When economists and econometricians — often uncritically and without arguments — simply assume that one can apply probability distributions from statistical theory on their own area of research, they are really skating on thin ice. If you cannot show that data satisfies

allthe conditions of the probabilistic nomological machine, then the statistical inferences made in mainstream economics lack sound foundations.Statistical — and econometric — patterns should never be seen as anything other than possible clues to follow. Behind observable data, there are real structures and mechanisms operating, things that are — if we really want to understand, explain and (possibly) predict things in the real world — more important to get hold of than to simply correlate and regress observable variables.

Statistics cannot establish the truth value of a fact. Never has. Never will.

## What instrumental variables analysis is all about

9 July, 2018 at 18:11 | Posted in Statistics & Econometrics | 2 Comments

## The randomistas revolution

7 July, 2018 at 10:54 | Posted in Statistics & Econometrics | 2 CommentsIn his new history of experimental social science — *Randomistas: How radical researchers are changing our world* — Andrew Leigh gives an introduction to the RCT (randomized controlled trial) method for conducting experiments in medicine, psychology, development economics, and policy evaluation. Although it mentions there are critiques that can be waged against it, the author does not let that shadow his overwhelmingly enthusiastic view on RCT.

Among mainstream economists, this uncritical attitude towards RCTs has become standard. Nowadays many mainstream economists maintain that ‘imaginative empirical methods’ — such as natural experiments, field experiments, lab experiments, RCTs — can help us to answer questions concerning the external validity of economic models. In their view, they are more or less tests of ‘an underlying economic model’ and enable economists to make the right selection from the ever-expanding ‘collection of potentially applicable models.’

When looked at carefully, however, there are in fact few real reasons to share this optimism on the alleged ’empirical turn’ in economics.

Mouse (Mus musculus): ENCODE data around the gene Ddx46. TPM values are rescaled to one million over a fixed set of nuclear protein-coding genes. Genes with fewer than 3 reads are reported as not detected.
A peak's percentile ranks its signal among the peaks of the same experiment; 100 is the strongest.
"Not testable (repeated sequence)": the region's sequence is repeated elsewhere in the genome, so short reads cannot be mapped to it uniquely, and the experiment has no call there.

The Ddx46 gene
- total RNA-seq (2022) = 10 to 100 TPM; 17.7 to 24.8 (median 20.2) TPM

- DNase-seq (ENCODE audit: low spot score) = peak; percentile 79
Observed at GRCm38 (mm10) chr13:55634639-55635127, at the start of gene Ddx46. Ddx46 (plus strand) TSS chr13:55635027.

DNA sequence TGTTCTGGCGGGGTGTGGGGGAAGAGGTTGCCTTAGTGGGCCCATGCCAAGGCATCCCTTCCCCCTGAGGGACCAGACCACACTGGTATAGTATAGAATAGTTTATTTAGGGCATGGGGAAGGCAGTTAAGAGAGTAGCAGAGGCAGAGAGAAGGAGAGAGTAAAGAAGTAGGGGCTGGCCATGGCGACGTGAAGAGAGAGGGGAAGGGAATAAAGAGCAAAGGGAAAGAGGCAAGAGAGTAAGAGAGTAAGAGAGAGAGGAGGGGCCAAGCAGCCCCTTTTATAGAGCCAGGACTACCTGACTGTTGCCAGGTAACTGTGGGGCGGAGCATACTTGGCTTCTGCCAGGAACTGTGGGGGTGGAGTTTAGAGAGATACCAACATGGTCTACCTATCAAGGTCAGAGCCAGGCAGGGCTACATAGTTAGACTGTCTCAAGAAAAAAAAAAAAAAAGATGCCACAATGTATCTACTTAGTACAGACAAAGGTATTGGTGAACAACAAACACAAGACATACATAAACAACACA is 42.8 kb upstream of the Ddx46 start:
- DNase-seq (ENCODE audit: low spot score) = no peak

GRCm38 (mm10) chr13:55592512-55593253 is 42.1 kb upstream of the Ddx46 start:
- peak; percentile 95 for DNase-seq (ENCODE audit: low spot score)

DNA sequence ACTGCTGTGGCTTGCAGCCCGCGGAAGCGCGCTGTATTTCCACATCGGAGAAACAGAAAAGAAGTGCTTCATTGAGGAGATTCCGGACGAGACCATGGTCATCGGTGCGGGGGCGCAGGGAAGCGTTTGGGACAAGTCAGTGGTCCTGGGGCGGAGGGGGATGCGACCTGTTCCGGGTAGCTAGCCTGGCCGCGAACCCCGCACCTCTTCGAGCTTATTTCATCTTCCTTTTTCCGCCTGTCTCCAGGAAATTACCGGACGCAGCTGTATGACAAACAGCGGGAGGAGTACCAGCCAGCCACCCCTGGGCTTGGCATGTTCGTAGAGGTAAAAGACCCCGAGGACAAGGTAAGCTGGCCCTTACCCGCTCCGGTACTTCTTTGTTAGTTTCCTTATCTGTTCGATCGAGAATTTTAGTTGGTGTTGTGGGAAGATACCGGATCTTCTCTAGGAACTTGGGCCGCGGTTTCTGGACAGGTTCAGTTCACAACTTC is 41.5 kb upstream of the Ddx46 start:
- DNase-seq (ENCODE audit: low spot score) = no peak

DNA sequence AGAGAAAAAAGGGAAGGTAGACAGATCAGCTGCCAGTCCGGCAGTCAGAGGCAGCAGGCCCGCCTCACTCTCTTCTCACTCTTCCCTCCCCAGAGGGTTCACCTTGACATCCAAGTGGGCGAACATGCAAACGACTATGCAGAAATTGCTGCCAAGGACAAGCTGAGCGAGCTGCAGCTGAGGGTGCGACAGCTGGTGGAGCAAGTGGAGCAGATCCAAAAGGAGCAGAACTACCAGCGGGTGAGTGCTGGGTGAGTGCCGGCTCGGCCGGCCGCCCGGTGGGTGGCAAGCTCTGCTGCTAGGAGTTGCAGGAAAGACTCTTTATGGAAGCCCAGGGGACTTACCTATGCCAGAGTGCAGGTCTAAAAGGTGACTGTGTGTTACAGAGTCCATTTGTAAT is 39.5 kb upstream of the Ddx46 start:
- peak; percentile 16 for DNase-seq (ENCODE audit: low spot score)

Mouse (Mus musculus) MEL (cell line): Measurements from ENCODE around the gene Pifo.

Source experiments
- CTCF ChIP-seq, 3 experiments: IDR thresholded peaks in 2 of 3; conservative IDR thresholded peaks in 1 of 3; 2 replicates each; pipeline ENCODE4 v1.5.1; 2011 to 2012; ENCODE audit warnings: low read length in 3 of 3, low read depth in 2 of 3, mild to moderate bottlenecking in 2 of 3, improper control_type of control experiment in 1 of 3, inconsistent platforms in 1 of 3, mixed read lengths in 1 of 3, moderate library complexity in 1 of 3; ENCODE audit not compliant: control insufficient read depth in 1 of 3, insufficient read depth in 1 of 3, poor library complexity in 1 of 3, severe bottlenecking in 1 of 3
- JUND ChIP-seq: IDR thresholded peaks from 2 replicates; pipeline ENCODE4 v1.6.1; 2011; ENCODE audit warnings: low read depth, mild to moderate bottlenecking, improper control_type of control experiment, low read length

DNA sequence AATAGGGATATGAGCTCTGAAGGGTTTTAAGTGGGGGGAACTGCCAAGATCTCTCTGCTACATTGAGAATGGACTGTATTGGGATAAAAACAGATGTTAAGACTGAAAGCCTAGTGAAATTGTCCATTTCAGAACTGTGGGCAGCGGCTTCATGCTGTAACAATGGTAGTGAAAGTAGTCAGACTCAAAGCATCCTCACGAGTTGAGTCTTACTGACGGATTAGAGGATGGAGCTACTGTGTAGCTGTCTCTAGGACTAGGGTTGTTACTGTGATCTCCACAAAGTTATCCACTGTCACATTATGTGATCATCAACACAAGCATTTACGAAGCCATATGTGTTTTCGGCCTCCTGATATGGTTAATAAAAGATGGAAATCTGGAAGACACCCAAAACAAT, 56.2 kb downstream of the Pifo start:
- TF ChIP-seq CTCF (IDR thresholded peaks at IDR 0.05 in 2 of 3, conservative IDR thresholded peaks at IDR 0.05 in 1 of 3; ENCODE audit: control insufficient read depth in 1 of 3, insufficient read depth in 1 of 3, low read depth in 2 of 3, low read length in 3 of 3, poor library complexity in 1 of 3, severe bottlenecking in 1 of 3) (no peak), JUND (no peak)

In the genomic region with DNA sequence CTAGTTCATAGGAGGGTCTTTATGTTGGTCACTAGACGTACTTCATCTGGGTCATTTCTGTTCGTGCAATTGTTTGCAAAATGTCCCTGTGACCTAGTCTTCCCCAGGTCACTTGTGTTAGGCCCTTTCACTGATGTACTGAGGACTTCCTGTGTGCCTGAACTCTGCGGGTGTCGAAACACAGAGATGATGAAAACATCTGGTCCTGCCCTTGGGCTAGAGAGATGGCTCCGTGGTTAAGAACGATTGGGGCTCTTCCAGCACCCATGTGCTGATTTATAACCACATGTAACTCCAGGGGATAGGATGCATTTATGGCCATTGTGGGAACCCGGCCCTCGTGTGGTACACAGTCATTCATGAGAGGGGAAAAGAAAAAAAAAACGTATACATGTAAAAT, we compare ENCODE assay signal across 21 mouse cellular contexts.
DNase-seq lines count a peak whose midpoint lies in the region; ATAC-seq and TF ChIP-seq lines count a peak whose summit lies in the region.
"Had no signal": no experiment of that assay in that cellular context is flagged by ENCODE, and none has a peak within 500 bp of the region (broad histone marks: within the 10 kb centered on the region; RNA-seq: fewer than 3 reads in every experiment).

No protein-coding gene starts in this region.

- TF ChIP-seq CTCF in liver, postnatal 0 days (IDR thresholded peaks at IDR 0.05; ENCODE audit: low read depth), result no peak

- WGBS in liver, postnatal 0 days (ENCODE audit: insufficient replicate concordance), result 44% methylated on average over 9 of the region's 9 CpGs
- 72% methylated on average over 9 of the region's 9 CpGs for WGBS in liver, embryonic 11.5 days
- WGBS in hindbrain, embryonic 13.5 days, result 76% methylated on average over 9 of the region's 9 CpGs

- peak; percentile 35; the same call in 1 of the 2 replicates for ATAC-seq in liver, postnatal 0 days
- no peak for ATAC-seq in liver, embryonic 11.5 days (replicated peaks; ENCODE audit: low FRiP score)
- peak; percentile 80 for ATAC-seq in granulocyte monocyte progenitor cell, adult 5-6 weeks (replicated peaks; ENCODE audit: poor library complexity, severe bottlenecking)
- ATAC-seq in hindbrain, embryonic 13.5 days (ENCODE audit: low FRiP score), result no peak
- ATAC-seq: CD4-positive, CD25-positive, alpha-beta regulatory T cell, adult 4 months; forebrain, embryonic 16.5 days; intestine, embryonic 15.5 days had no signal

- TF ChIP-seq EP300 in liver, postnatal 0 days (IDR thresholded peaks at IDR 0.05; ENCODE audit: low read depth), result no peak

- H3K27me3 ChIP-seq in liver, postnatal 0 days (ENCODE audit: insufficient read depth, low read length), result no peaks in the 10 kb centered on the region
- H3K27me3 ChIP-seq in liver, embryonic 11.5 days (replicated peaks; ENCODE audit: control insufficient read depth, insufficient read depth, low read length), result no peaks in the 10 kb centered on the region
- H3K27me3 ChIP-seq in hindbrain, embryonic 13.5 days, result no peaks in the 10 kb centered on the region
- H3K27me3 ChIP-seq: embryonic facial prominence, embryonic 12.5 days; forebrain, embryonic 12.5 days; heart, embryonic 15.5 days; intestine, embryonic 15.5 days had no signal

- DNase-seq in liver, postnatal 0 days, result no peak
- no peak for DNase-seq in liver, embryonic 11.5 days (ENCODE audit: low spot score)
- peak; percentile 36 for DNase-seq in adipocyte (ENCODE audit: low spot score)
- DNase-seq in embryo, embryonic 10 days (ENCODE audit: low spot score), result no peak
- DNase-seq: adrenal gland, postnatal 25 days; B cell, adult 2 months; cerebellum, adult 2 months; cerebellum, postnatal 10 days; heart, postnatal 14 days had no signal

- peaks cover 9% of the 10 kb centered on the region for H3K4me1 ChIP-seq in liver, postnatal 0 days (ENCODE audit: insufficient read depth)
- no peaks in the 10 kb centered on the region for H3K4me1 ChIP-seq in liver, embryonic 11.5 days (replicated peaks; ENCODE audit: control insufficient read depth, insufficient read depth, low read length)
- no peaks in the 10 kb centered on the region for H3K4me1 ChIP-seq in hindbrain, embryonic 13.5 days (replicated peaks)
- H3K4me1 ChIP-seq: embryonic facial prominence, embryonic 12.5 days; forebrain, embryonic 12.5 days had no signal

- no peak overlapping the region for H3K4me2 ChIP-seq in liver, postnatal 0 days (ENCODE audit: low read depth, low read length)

If we see experiments or field studies as theory tests or models that ultimately aspire to say something about the real ‘target system,’ then the problem of external validity is central (and was for a long time also a key reason why behavioural economists had trouble getting their research results published).

Assume that you have examined how the performance of a group of people (A) is affected by a specific ‘treatment’ (B). How can we extrapolate/generalize to new samples outside the original population? How do we know that any replication attempt ‘succeeds’? How do we know when these replicated experimental results can be said to justify inferences made in samples from the original population? If, for example, P(A|B) is the conditional density function for the original sample, and we are interested in doing an extrapolative prediction of E [P(A|B)], how can we know that the new sample’s density function is identical with the original? Unless we can give some really good argument for this being the case, inferences built on P(A|B) is not really saying anything on that of the target system’s P'(A|B).

External validity/extrapolation/generalization is founded on the assumption that we can make inferences based on P(A|B) that is exportable to other populations for which P'(A|B) applies. Sure, if one can convincingly show that P and P’are similar enough, the problems are perhaps surmountable. But arbitrarily just introducing functional specification restrictions of the type invariance/stability /homogeneity, is, at least for an epistemological realist far from satisfactory. And often it is – unfortunately – exactly this that I see when I take part of mainstream economists’ RCTs and ‘experiments.’